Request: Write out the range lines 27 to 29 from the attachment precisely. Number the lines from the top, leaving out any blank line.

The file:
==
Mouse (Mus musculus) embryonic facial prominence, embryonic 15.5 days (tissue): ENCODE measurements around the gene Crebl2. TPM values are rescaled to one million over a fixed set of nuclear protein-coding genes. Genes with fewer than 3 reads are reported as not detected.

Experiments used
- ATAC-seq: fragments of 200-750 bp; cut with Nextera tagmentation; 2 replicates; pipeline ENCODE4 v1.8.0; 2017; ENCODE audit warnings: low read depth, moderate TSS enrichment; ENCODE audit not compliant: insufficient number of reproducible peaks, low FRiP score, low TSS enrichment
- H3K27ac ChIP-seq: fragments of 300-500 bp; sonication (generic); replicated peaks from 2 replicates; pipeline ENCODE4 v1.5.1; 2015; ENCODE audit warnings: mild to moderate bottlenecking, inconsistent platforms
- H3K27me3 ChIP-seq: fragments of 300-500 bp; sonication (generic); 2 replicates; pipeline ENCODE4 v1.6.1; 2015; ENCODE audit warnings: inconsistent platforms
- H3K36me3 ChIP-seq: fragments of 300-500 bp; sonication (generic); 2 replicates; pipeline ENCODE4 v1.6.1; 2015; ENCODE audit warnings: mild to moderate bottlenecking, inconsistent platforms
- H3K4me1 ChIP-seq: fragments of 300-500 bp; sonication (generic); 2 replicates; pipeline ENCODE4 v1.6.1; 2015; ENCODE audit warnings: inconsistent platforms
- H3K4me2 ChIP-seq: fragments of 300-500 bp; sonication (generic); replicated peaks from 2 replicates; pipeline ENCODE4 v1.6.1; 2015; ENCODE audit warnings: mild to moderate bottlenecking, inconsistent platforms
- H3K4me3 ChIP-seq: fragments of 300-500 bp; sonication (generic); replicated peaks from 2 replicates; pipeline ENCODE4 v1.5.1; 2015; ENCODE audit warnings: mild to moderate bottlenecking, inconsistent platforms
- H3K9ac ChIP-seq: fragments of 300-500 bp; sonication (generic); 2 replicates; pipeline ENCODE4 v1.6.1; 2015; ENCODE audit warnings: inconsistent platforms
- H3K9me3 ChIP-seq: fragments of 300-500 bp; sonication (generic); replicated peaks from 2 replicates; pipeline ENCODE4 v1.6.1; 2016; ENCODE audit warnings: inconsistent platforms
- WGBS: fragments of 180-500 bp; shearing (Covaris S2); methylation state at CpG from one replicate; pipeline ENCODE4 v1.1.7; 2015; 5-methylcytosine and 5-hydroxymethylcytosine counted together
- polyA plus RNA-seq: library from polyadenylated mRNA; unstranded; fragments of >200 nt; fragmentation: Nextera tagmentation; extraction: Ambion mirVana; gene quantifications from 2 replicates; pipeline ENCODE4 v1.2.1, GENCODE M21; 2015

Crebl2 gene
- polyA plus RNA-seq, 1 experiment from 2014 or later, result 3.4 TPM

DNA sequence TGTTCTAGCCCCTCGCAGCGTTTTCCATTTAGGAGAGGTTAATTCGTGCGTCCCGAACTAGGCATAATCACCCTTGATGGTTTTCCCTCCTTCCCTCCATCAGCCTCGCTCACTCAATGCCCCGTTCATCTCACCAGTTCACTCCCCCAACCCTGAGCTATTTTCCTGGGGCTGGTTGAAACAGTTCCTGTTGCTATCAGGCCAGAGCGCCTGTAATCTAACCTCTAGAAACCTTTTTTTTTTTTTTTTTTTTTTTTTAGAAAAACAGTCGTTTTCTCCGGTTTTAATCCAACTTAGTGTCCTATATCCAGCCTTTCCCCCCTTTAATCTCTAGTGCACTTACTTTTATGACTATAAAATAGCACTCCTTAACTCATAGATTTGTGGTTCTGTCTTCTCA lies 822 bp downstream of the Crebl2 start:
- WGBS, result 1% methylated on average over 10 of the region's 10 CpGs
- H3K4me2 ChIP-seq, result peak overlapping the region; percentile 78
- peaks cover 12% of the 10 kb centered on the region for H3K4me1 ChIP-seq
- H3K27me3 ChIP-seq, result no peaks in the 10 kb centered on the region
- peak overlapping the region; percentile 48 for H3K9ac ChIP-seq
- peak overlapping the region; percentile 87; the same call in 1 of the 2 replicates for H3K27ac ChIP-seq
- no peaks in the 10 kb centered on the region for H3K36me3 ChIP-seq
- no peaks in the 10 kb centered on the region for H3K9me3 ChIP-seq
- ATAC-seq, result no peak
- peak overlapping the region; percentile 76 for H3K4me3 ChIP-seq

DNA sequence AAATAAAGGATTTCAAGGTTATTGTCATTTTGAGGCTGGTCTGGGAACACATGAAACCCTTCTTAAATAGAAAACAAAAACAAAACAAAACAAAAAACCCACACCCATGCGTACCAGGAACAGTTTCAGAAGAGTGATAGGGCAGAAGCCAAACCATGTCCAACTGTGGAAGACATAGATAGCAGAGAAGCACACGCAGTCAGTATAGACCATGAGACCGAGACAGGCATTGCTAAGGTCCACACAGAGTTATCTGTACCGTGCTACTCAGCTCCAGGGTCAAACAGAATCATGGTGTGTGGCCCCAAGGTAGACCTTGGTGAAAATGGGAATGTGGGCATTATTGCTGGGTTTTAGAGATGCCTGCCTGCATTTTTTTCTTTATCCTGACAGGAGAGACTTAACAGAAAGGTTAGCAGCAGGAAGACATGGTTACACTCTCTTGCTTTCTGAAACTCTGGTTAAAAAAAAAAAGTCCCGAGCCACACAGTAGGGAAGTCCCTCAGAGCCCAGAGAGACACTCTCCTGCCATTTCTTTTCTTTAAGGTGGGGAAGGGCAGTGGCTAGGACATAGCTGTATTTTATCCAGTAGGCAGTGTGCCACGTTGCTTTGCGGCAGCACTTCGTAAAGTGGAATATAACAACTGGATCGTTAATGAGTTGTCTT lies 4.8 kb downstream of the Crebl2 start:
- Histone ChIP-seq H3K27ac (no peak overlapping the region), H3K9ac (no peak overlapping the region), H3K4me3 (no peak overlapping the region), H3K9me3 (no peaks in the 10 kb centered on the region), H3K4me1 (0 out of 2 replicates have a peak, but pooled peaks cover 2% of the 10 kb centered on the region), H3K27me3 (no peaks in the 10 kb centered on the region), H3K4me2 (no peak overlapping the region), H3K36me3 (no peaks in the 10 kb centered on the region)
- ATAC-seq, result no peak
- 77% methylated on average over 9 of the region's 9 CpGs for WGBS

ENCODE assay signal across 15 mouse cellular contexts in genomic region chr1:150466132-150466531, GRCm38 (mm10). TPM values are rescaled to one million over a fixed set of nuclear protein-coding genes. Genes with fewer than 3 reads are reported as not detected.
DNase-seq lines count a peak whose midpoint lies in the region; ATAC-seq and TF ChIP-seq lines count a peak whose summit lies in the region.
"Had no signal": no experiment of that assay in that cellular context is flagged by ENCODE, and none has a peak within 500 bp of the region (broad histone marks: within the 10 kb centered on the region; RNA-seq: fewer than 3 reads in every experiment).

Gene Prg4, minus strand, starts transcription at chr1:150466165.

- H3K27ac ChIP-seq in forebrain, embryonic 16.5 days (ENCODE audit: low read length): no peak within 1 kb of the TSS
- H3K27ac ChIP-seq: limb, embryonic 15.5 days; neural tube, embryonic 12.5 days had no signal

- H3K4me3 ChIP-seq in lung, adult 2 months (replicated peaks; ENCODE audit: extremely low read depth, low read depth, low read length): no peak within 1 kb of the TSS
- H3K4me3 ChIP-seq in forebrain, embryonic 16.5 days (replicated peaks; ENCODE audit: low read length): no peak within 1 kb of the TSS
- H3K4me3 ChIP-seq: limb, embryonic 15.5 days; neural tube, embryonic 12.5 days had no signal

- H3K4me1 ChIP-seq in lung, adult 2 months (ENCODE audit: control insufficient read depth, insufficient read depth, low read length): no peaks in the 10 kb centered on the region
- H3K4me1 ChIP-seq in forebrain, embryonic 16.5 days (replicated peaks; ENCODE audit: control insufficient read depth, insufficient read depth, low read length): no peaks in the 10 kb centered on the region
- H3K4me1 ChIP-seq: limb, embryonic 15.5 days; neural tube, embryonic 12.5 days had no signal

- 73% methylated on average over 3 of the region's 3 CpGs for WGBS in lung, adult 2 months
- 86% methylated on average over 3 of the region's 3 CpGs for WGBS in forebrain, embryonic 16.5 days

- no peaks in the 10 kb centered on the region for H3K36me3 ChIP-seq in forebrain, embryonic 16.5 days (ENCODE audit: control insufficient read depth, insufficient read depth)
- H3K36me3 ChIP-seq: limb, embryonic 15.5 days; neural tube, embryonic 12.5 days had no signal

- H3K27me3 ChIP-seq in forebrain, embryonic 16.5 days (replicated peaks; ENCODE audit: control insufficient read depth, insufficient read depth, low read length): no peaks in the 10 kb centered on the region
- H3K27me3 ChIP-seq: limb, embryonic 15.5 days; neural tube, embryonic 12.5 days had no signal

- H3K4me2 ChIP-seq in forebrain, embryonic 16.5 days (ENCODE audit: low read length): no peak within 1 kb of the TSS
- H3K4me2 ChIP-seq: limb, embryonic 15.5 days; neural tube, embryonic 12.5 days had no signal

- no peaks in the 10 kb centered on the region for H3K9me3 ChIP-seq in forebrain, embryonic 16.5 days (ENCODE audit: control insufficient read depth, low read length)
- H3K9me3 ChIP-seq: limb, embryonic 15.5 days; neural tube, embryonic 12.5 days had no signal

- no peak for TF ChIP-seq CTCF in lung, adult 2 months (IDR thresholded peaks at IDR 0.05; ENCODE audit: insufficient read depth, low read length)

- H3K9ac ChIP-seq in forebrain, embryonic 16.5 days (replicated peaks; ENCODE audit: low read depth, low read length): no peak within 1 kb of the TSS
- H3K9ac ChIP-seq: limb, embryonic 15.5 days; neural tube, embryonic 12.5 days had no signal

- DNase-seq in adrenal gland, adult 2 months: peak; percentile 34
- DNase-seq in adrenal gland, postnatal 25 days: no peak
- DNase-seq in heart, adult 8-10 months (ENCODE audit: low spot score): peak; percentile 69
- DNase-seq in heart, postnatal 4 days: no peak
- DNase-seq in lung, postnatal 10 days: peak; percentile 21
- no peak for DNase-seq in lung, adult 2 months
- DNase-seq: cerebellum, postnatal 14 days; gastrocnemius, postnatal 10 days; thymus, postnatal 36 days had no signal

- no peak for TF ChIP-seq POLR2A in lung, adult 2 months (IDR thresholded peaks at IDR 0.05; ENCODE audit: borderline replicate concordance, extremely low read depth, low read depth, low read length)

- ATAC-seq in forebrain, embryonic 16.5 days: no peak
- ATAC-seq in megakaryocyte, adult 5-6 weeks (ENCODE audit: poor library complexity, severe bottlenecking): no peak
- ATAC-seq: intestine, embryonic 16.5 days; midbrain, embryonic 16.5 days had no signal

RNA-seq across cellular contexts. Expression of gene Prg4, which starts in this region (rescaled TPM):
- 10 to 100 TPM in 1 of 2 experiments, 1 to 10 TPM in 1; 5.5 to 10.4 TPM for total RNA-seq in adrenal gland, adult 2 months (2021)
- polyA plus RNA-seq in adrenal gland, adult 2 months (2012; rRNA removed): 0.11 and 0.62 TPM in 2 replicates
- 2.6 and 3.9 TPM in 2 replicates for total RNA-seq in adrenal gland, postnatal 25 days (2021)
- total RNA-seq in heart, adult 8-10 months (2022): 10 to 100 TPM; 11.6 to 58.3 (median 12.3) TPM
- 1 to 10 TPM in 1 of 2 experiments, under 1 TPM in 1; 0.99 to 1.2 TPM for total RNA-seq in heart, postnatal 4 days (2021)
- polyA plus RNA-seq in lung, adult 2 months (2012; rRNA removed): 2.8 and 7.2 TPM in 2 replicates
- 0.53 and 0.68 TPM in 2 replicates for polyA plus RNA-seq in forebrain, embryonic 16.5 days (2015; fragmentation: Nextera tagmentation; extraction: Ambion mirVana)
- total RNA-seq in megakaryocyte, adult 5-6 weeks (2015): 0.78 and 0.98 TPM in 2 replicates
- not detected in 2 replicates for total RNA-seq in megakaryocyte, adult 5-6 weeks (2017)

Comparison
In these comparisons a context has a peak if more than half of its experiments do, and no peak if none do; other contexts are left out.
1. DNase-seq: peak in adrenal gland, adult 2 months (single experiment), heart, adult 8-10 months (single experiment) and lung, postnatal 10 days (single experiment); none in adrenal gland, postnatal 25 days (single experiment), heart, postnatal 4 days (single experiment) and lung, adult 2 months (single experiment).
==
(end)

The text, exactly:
DNA sequence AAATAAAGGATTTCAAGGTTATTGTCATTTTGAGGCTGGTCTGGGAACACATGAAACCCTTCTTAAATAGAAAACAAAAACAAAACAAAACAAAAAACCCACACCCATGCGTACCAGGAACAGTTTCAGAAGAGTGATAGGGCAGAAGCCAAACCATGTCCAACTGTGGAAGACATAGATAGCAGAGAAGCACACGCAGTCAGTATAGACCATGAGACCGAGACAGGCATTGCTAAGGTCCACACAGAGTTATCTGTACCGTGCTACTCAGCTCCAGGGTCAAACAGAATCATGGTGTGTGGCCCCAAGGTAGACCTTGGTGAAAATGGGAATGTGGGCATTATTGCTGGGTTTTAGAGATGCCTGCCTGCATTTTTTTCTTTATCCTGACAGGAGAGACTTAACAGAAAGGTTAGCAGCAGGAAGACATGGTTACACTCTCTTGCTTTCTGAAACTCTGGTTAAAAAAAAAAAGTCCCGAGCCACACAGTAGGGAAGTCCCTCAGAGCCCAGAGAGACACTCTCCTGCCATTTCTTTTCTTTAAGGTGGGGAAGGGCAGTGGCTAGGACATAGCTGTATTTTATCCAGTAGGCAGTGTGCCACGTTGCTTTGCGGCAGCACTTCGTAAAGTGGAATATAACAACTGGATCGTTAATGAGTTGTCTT lies 4.8 kb downstream of the Crebl2 start:
- Histone ChIP-seq H3K27ac (no peak overlapping the region), H3K9ac (no peak overlapping the region), H3K4me3 (no peak overlapping the region), H3K9me3 (no peaks in the 10 kb centered on the region), H3K4me1 (0 out of 2 replicates have a peak, but pooled peaks cover 2% of the 10 kb centered on the region), H3K27me3 (no peaks in the 10 kb centered on the region), H3K4me2 (no peak overlapping the region), H3K36me3 (no peaks in the 10 kb centered on the region)
- ATAC-seq, result no peak